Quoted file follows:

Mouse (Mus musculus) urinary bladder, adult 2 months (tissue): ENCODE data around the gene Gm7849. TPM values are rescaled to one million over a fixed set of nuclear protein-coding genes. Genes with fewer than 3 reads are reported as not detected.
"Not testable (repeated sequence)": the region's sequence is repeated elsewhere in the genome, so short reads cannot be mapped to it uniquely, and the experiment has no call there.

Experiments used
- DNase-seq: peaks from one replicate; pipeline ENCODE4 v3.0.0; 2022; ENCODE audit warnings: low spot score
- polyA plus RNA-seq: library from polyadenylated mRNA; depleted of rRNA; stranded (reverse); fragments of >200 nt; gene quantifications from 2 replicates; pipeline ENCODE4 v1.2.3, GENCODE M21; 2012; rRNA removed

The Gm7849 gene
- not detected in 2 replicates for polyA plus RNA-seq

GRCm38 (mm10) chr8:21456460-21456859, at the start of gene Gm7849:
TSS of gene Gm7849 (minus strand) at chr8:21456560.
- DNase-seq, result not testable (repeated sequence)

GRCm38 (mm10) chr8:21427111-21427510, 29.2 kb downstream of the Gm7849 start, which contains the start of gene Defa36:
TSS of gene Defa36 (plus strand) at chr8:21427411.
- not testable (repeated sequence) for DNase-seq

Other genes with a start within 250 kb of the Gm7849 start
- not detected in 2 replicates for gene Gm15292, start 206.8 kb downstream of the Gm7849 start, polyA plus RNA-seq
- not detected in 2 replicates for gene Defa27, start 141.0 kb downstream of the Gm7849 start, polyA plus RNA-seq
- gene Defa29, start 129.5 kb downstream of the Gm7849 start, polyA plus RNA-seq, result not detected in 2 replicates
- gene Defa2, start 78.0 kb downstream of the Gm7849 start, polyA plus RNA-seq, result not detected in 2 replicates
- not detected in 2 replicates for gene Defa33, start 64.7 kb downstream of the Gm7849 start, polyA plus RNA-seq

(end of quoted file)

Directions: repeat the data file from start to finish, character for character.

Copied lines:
Mouse (Mus musculus) urinary bladder, adult 2 months (tissue): ENCODE data around the gene Gm7849. TPM values are rescaled to one million over a fixed set of nuclear protein-coding genes. Genes with fewer than 3 reads are reported as not detected.
"Not testable (repeated sequence)": the region's sequence is repeated elsewhere in the genome, so short reads cannot be mapped to it uniquely, and the experiment has no call there.

Experiments used
- DNase-seq: peaks from one replicate; pipeline ENCODE4 v3.0.0; 2022; ENCODE audit warnings: low spot score
- polyA plus RNA-seq: library from polyadenylated mRNA; depleted of rRNA; stranded (reverse); fragments of >200 nt; gene quantifications from 2 replicates; pipeline ENCODE4 v1.2.3, GENCODE M21; 2012; rRNA removed

The Gm7849 gene
- not detected in 2 replicates for polyA plus RNA-seq

GRCm38 (mm10) chr8:21456460-21456859, at the start of gene Gm7849:
TSS of gene Gm7849 (minus strand) at chr8:21456560.
- DNase-seq, result not testable (repeated sequence)

GRCm38 (mm10) chr8:21427111-21427510, 29.2 kb downstream of the Gm7849 start, which contains the start of gene Defa36:
TSS of gene Defa36 (plus strand) at chr8:21427411.
- not testable (repeated sequence) for DNase-seq

Other genes with a start within 250 kb of the Gm7849 start
- not detected in 2 replicates for gene Gm15292, start 206.8 kb downstream of the Gm7849 start, polyA plus RNA-seq
- not detected in 2 replicates for gene Defa27, start 141.0 kb downstream of the Gm7849 start, polyA plus RNA-seq
- gene Defa29, start 129.5 kb downstream of the Gm7849 start, polyA plus RNA-seq, result not detected in 2 replicates
- gene Defa2, start 78.0 kb downstream of the Gm7849 start, polyA plus RNA-seq, result not detected in 2 replicates
- not detected in 2 replicates for gene Defa33, start 64.7 kb downstream of the Gm7849 start, polyA plus RNA-seq